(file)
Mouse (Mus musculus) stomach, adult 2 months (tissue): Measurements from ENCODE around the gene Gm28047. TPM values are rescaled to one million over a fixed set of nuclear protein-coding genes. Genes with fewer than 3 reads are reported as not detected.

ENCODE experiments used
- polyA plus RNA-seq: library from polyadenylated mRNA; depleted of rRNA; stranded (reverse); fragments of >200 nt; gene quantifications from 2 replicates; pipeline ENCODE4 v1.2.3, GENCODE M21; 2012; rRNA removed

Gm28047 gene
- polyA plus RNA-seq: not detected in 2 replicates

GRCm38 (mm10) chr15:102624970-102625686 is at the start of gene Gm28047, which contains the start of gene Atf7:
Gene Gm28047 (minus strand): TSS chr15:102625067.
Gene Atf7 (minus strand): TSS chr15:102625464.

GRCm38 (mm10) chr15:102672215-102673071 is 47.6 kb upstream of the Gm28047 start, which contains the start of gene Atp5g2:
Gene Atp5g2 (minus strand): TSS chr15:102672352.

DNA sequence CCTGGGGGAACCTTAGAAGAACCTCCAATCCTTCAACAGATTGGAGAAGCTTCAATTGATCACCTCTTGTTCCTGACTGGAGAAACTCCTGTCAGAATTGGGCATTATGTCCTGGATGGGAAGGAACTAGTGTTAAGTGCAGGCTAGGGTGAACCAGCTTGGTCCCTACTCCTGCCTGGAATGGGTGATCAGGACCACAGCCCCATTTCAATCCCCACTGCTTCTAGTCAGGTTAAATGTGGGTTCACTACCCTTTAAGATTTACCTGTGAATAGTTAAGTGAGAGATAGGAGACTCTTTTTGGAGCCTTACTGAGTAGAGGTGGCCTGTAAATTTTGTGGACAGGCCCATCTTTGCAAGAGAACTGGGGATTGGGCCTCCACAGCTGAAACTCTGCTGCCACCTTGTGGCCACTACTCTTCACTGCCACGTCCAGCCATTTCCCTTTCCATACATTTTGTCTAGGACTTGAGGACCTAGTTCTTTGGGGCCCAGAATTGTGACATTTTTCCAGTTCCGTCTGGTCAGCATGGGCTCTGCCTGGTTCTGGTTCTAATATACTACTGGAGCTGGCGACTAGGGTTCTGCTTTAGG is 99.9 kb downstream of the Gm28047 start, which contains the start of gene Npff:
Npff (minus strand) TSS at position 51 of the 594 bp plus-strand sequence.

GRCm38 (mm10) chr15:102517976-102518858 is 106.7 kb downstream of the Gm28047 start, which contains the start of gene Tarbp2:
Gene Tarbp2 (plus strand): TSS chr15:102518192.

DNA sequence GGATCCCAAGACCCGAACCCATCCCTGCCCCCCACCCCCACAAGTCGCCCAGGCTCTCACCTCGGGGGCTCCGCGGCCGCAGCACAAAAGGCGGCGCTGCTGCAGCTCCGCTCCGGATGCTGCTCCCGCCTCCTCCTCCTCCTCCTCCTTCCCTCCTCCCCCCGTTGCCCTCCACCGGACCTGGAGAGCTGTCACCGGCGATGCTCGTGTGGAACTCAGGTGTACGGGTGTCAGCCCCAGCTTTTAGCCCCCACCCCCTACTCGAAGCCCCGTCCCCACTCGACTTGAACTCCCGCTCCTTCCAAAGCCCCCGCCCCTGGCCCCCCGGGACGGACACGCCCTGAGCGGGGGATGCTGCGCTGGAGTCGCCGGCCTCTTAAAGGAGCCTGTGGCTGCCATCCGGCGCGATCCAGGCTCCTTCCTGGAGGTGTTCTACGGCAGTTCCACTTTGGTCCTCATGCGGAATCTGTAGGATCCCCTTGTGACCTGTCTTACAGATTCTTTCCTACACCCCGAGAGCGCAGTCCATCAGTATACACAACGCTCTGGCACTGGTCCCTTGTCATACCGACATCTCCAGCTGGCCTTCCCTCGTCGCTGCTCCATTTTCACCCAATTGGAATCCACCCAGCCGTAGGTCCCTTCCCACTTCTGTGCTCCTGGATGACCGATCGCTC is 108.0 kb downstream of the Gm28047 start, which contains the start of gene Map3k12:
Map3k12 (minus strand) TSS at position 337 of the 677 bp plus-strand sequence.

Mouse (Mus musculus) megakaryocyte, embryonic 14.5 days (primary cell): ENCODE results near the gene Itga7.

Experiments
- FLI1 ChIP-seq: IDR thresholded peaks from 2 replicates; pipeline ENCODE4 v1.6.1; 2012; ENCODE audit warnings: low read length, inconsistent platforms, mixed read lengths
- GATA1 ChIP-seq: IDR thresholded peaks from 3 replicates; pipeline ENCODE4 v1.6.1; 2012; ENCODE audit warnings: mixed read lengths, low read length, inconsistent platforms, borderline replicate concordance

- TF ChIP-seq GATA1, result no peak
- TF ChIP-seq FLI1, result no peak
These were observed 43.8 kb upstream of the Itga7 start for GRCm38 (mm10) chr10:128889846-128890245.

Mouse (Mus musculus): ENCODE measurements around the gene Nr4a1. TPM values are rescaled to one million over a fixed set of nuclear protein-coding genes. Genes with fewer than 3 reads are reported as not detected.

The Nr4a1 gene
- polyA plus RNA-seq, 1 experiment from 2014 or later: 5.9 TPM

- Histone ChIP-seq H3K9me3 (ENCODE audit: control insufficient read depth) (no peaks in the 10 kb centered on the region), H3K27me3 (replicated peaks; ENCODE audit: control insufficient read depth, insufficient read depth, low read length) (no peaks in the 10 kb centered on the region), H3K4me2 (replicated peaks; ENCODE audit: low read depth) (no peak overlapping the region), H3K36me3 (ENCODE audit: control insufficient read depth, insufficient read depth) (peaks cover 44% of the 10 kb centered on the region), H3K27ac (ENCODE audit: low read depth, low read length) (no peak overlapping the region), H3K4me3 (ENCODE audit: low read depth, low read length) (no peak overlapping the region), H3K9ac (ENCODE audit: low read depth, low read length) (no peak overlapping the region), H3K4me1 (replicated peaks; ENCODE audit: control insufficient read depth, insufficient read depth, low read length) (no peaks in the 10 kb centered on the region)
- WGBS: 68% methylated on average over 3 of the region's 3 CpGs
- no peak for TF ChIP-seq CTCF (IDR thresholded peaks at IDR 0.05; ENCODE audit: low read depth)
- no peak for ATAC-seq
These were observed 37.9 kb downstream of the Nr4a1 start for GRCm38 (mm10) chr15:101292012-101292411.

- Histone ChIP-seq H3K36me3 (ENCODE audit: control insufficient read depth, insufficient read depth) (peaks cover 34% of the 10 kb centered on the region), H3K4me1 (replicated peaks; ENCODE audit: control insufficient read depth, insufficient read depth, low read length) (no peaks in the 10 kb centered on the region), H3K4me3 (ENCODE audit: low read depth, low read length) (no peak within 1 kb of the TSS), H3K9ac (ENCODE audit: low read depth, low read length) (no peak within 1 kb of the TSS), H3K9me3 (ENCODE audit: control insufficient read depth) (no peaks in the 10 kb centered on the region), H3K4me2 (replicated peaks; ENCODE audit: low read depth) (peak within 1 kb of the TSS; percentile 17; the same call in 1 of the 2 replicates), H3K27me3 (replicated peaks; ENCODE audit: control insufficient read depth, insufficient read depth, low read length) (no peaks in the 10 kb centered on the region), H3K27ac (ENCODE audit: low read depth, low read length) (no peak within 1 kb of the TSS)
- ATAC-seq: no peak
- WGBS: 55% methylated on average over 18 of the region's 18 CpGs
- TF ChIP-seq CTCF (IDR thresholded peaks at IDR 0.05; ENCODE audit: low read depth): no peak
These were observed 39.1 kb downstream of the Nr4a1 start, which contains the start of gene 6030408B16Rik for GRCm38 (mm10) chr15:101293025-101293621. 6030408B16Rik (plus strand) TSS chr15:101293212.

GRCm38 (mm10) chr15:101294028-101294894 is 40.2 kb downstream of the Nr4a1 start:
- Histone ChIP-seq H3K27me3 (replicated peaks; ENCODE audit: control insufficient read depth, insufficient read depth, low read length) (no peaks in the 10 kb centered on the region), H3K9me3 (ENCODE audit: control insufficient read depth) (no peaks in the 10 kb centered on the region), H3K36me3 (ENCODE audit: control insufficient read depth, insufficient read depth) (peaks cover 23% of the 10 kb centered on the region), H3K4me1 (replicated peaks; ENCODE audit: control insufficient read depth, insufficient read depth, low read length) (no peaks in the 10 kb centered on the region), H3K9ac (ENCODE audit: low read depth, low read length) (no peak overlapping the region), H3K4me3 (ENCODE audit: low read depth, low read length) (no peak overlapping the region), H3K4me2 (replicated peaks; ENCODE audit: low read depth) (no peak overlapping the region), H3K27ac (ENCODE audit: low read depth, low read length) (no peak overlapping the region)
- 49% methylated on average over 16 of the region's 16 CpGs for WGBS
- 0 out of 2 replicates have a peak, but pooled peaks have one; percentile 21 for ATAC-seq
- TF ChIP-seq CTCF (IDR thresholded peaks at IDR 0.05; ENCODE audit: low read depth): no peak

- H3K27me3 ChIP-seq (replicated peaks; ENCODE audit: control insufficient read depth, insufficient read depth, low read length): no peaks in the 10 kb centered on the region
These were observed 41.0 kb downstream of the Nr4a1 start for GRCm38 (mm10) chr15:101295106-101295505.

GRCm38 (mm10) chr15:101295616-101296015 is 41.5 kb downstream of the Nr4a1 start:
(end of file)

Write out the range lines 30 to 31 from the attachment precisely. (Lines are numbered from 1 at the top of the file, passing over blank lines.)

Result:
- no peak for ATAC-seq
These were observed 37.9 kb downstream of the Nr4a1 start for GRCm38 (mm10) chr15:101292012-101292411.